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Seasonal Allergies
August 27, 2013

Seasonal Allergies
by Larry D. Jones, MPH, Health Director
August 27, 2013

Have you found yourself sneezing a lot or have watery eyes, runny nose, or congestion? If you have, you may have seasonal allergies. If you get similar symptoms at the same time every year, you're likely right: seasonal allergies are at work. Seasonal allergies are allergy symptoms that occur during certain times of the year, usually when outdoor molds release their spores, and trees, grasses, and weeds release tiny pollen particles into the air to fertilize other plants.

The immune systems of people who are allergic to mold spores or pollen treat these particles (called allergens) as invaders and release chemicals, including histamine, into the bloodstream to defend against them. It's the release of these chemicals that causes allergy symptoms.

Even children can have seasonal allergies. Kids who have never had seasonal allergies in years past can develop them. Seasonal allergies can start at almost any time, though they usually develop by 10 years of age and reach their peak in the early 20s, with symptoms often disappearing later in adulthood.

If your child develops a "cold" at the same time every year, seasonal allergies might be to blame. Allergy symptoms, which usually come on suddenly and last as long as a person is exposed to a particular allergen, can include:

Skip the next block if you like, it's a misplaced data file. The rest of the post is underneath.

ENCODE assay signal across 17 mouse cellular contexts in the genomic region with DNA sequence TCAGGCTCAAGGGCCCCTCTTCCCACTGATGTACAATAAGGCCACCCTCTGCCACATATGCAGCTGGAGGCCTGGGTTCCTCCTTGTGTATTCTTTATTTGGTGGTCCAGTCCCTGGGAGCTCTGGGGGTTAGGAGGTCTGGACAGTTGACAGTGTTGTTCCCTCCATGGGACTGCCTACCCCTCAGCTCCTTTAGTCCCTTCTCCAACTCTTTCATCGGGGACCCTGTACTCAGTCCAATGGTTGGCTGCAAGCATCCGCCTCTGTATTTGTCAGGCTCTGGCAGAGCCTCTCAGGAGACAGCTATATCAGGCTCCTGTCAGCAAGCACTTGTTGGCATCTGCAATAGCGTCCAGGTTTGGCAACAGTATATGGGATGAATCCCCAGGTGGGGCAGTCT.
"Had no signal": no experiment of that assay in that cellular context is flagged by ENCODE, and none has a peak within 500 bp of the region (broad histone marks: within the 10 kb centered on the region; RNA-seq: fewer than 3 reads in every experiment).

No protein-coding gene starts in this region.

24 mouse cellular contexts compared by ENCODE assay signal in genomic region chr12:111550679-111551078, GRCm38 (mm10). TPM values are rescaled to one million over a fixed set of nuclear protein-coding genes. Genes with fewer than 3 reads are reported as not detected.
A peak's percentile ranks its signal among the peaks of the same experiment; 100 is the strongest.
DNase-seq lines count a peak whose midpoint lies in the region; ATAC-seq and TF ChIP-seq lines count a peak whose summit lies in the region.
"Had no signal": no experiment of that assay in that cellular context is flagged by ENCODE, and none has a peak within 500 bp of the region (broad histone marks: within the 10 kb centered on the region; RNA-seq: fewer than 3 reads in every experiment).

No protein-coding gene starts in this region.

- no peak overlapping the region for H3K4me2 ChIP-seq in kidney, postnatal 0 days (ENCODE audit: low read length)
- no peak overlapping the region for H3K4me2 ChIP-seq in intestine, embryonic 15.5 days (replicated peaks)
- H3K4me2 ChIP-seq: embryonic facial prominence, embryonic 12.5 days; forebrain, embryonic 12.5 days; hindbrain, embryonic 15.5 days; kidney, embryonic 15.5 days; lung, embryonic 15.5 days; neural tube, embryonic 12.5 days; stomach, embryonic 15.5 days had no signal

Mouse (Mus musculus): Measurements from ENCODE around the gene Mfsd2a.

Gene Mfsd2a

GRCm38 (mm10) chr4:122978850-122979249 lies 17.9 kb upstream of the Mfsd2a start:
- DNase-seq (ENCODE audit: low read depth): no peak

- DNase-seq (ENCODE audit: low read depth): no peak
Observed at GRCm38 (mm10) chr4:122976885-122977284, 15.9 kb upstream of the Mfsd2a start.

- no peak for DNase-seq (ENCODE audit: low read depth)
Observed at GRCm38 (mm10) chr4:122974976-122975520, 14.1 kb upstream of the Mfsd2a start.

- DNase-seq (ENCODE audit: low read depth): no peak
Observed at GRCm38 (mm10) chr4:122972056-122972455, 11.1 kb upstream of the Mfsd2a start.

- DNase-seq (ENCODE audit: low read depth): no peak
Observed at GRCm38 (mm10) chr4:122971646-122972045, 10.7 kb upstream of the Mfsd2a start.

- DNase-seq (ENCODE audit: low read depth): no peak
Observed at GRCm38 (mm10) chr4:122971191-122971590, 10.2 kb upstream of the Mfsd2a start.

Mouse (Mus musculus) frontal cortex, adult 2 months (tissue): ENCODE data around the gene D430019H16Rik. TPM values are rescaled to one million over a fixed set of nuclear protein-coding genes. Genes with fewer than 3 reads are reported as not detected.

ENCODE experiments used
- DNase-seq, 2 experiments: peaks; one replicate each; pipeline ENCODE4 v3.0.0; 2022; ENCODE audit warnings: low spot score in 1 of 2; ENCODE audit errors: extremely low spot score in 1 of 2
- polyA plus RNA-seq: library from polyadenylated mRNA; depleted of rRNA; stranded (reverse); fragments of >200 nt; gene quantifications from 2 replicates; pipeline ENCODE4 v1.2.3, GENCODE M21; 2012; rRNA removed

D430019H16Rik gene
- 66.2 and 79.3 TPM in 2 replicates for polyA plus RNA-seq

• sneezing
  • itchy nose and/or throat
  • nasal congestion
  • clear, runny nose
  • coughing

These symptoms often come with itchy, watery, and/or red eyes, which are called allergic conjunctivitis. If your child has wheezing and shortness of breath in addition to these symptoms, the allergy may have progressed into asthma.

There is no real cure for seasonal allergies, but it is possible to relieve symptoms. Start by reducing or eliminating exposure to allergens. During allergy season, keep windows closed, use air conditioning if possible, and stay indoors when pollen counts are high. Most local news stations will show the pollen counts for the day.

If reducing exposure isn't possible or is ineffective, medicines can help ease allergy symptoms. These may include decongestants, antihistamines, and nasal spray steroids. Talk with your child’s pediatrician or your healthcare provider if you have more questions about treatment and controlling your symptoms.

Information from kidshealth.org

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